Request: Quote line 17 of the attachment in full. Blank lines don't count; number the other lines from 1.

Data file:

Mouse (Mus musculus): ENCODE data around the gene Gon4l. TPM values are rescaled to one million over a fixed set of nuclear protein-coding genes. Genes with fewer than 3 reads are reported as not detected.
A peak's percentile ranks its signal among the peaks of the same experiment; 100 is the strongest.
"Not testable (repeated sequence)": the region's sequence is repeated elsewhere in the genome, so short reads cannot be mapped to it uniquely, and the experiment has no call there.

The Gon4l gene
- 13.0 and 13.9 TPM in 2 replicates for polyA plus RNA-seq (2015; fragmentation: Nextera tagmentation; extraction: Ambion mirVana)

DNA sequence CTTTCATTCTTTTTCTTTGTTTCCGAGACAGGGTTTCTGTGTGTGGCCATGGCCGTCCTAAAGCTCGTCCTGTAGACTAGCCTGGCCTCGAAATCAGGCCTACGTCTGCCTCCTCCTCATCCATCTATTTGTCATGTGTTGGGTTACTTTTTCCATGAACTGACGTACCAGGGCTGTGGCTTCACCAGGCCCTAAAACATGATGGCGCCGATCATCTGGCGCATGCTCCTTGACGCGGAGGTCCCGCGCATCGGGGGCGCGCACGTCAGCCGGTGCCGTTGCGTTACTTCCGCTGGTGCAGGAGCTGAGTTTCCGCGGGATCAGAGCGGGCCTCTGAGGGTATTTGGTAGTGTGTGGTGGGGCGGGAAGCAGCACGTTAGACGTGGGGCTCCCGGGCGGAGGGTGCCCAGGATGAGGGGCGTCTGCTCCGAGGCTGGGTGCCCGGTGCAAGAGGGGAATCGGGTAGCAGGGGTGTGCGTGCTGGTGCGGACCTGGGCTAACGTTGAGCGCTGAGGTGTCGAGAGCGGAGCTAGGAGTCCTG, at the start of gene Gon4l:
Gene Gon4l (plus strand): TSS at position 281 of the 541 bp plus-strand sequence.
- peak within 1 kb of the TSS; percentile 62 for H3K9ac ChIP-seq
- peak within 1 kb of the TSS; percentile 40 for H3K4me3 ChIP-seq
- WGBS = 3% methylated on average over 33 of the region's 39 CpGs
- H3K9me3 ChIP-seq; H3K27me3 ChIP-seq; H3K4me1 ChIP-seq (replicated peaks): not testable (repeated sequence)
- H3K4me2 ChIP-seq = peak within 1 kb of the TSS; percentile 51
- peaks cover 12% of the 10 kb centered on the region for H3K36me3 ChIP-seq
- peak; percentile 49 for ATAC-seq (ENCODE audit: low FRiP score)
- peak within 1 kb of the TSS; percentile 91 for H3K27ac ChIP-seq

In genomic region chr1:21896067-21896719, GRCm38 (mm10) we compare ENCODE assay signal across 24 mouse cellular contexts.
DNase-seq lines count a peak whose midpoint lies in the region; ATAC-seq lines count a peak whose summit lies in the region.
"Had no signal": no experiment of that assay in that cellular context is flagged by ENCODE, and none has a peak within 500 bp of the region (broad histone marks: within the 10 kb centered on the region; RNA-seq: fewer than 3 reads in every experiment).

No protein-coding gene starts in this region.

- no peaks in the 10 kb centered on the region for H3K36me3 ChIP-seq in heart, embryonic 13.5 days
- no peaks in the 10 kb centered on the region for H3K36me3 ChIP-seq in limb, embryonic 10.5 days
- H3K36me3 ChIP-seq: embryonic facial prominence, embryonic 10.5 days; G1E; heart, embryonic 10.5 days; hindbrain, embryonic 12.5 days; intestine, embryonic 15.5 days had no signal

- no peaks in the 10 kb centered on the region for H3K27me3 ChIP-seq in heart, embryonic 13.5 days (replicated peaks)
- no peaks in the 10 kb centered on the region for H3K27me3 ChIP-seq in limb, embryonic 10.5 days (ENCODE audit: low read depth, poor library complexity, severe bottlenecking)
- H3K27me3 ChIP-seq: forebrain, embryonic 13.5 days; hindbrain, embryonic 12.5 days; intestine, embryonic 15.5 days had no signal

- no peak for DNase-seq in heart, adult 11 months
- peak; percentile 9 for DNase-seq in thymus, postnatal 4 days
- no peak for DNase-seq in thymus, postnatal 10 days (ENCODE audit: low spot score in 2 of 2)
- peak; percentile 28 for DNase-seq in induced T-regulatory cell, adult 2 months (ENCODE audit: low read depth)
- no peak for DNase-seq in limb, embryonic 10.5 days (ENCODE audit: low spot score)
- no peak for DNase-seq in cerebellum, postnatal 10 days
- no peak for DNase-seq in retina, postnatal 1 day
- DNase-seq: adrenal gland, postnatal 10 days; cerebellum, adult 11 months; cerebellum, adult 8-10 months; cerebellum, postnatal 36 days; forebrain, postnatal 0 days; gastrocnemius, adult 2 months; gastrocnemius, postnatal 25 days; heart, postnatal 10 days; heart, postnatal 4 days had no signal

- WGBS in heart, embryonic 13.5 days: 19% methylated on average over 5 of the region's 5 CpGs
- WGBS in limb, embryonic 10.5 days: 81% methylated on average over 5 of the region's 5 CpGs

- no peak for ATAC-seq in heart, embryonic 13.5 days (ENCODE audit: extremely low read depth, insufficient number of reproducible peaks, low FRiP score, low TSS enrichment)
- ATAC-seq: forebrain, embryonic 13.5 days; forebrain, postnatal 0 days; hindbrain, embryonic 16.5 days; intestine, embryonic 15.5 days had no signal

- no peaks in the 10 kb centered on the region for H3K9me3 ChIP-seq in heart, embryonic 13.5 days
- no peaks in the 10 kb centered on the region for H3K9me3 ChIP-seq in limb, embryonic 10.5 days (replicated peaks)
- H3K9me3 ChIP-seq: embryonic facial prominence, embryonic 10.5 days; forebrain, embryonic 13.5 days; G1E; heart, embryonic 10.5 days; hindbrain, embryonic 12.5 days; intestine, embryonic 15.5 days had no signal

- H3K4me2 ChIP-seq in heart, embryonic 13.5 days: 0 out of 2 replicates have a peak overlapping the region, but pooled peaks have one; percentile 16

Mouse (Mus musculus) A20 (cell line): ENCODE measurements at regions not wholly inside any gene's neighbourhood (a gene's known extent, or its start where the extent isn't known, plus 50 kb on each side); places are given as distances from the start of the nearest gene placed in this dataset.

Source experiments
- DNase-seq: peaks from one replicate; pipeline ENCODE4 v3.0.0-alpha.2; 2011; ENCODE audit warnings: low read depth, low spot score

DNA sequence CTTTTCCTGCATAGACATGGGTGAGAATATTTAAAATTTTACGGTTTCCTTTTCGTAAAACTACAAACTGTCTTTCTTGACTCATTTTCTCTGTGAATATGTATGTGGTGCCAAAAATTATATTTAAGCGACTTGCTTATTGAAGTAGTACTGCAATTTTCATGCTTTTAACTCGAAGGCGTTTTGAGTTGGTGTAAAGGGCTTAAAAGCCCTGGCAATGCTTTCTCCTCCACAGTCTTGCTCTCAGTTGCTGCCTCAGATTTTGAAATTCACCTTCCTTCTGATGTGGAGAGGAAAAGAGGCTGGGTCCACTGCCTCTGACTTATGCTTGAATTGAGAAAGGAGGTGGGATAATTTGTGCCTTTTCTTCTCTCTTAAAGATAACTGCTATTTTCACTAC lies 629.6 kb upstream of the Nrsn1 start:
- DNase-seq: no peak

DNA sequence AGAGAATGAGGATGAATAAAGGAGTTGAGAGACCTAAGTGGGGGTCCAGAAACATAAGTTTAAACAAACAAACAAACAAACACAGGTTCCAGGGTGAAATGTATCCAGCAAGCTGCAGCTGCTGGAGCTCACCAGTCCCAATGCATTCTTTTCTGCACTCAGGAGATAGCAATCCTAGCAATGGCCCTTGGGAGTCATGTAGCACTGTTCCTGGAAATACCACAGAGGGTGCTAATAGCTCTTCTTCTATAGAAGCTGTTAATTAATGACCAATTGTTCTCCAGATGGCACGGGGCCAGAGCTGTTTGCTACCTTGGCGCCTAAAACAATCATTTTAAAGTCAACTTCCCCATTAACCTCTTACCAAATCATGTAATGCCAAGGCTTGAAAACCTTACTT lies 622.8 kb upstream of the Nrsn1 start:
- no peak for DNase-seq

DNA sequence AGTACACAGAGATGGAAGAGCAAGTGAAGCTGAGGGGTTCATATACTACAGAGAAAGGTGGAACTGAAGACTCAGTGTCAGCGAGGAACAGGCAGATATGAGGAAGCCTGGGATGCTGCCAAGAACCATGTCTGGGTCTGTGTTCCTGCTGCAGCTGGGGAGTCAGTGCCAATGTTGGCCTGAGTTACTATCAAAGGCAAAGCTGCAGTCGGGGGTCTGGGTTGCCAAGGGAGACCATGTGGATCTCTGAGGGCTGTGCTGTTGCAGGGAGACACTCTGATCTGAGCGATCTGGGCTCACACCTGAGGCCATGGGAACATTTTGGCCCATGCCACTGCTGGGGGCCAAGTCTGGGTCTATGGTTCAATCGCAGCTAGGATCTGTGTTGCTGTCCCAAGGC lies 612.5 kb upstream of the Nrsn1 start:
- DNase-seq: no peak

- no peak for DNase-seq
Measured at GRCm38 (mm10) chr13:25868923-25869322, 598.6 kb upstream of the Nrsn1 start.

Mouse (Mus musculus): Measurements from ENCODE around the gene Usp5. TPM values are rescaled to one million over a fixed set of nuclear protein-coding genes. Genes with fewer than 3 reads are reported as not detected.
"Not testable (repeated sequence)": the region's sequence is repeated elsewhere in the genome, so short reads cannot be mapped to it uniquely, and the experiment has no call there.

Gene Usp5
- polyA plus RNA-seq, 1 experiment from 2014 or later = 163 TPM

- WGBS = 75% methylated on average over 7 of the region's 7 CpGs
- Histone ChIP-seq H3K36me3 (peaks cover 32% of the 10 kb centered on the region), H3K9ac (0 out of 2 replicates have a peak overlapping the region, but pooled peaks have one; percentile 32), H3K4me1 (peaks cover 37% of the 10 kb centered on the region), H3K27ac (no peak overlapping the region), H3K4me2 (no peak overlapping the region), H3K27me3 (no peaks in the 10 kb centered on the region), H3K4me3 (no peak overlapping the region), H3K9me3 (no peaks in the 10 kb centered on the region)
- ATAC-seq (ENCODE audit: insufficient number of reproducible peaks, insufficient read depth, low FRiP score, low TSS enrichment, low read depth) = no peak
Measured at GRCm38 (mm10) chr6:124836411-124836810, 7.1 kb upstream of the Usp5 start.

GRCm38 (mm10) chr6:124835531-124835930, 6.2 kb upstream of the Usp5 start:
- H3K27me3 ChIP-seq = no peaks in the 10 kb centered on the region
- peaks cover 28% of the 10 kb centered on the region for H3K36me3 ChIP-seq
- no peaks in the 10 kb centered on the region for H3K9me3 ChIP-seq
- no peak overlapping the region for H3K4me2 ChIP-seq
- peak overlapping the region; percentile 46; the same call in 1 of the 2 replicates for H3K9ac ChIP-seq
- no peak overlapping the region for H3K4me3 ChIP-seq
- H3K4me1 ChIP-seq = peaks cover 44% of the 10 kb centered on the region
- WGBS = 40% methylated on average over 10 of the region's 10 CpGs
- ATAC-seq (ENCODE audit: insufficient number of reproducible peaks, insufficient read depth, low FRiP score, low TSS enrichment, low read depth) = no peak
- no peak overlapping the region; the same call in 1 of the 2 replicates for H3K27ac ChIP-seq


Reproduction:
DNase-seq lines count a peak whose midpoint lies in the region; ATAC-seq lines count a peak whose summit lies in the region.